Catalytic Converter – Knowing The Basics And Testing

A catalytic converter is a device used to reduce the emissions from an internal combustion engine.

The catalytic converter works by breaking down unburned gases left over by the combustion process.

Catalytic Converter
Catalytic Converter

The exhaust from the engine gets filtered through this device and harmful chemicals are removed like:

  • Carbon monoxide (a poisonous gas)
  • Nitrogen oxides (a cause of smog and acid rain)
  • Hydrocarbons (a cause of smog)

A bad O2 sensor feeds wrong information to the computer which can affect the performance of catalytic converter.

Also, Too rich a fuel mixture causes unburnt fuel to enter the catalytic converter.

At some point it will be damage due to thermal shock.

Inside the converter, the gases flow through a dense honeycomb structure made from a ceramic and coated with the catalysts.

By using a honeycomb structure the area is greatly increased.

When something is wrong with your catalytic converter, it can cause a lot of problems.

One very important thing to note about catalytic converters is that they require you to use unleaded fuel. This is because the lead in conventional fuels “poisons” the catalyst and prevents it from working on the pollutants.

Also,  They only work at high temperatures when the engine has had chance to warm things up.

Check Engine Light And Codes

The check engine light (CEL) or malfunction indicator light (MIL) is your best friend when dealing with emission problems. Whenever this light comes on, check for trouble codes. The common catalyst failure code is P0420 or P0430, but check your code reader’s manual to be sure.

Signs Of Your Catalytic Converter Failing

There are a handful of telltale signs your catalytic converter is failing:

  • Poor acceleration when stepping on the gas pedal
  • Misfiring
  • Noticeably less fuel efficiency
  • Dark, sooty smoke exiting your muffler
  • Engine starting trouble
  • Failing an emissions test
  • A pungent sulfuric or rotten egg smell
  • A Check Engine light in conjunction with any of these other symptoms

Catalytic Converter Testing

An effective way to test for a blocked or clogged catalytic converter is with a vacuum gauge.

The Vacuum Test

Vacuum Gauge
Vacuum Gauge

An exhaust system restriction will cause a loss of engine power, but so can many other problems. If you suspect a plugged-up converter, you need to test the system. This test requires a vacuum gauge; if you don’t have one, consider buying one. A vacuum gauge is a useful diagnostic tool that will come in handy in other repair projects.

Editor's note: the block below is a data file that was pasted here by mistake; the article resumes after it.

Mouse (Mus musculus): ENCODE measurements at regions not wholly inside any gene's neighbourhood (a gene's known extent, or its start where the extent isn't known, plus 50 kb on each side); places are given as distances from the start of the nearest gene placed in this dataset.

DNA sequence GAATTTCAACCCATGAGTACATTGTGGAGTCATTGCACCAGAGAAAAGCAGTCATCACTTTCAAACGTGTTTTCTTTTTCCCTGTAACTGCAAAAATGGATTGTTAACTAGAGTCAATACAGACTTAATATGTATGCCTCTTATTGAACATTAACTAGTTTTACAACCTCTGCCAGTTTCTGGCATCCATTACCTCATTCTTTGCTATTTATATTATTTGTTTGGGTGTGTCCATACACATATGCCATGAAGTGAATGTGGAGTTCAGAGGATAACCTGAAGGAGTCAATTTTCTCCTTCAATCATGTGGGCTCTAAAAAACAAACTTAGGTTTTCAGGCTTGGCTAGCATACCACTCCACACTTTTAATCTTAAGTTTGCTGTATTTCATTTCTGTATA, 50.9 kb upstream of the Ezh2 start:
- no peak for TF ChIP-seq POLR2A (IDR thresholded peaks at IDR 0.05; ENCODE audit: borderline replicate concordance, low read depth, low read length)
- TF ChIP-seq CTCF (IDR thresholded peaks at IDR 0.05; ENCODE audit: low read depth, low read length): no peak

• Set the transmission to park (automatic) or neutral (manual), and apply the parking brake.
  • Disconnect the vacuum hose at the brake power booster and connect the vacuum gauge to the hose or to another direct intake manifold port.
  • Start the engine and let it idle for about 15 to 20 minutes so that it reaches operating temperature.
  • At idle, vacuum reading should be between 18 and 22 in-Hg (inches of Mercury).
  • Increase and hold ending speed to about 3000rpm. Vacuum reading should drop but should go back to the previous level in a few seconds; otherwise, it’s likely the exhaust system is blocked. Continue to the next step.
  • Repeat the test, but this time, snap the throttle valve open about four times, rising engine speed to about 2500 rpm. Take note of the vacuum reading with each snap of the throttle.
  • So, If you see that gauge needle dropping steadily to near zero, most likely the catalytic converter or muffler is restricted.

  • To confirm a possible restriction, loosen the back pipe from the catalytic converter just enough to allow gas to flow through.
  • Repeat step 6. If vacuum doesn’t drop considerably this time, you’ve found the blockage (back pipe or muffler). Otherwise, go to the next step.
  • Loosen the header exhaust pipe from the converter just enough to allow exhaust gas to flow through.
  • Repeat step 6 and take note of your vacuum readings. If your vacuum readings show normal vacuum, the converter is restricted or clogged up.

Other Testing Options:

  • Loosen the catalytic converter from the header pipe or exhaust manifold. This allows gases to flow through. If you notice an improvement in engine performance, you are on the right track.
  • Just like the vacuum test above, a back pressure test can help you diagnose a clogged exhaust system. This test is done directly at the exhaust system to detect a plugged catalytic converter or muffler or pipe. This simple test requires a back pressure gauge.
  • Heat Gun
    Heat Gun
  • The temperature test using an infrared thermometer.
  • If the catalyst has stopped working, the front temperature will be about the same as the rear temperature.
  • In a good catalytic converter, the rear of the converter will be 20 degrees hotter than the front.

Conclusion

In most cases, the catalytic converter will last for the entire life cycle of a vehicle. While sturdy, the catalytic converter can slowly fail over time as the catalyst elements wear out. High mileage is not the only culprit, as failure could be due to an improperly operating engine.

Worn spark plugs, or burned and leaking exhaust valves, allow unburned fuel into the exhaust system. Consequently, It ignites in the catalytic converter and melts the internals. A weak ignition system can also cause the same problem, by not getting enough spark to the plugs.

Catalytic converter problems could also be something more serious, like heavily worn piston rings or jumped timing chain. These problems allow fuel or air into the wrong place at the wrong time. A head gasket or intake manifold leak can cause problems as well. As a result, oil or coolant can coat the catalyst, setting off a check engine light.

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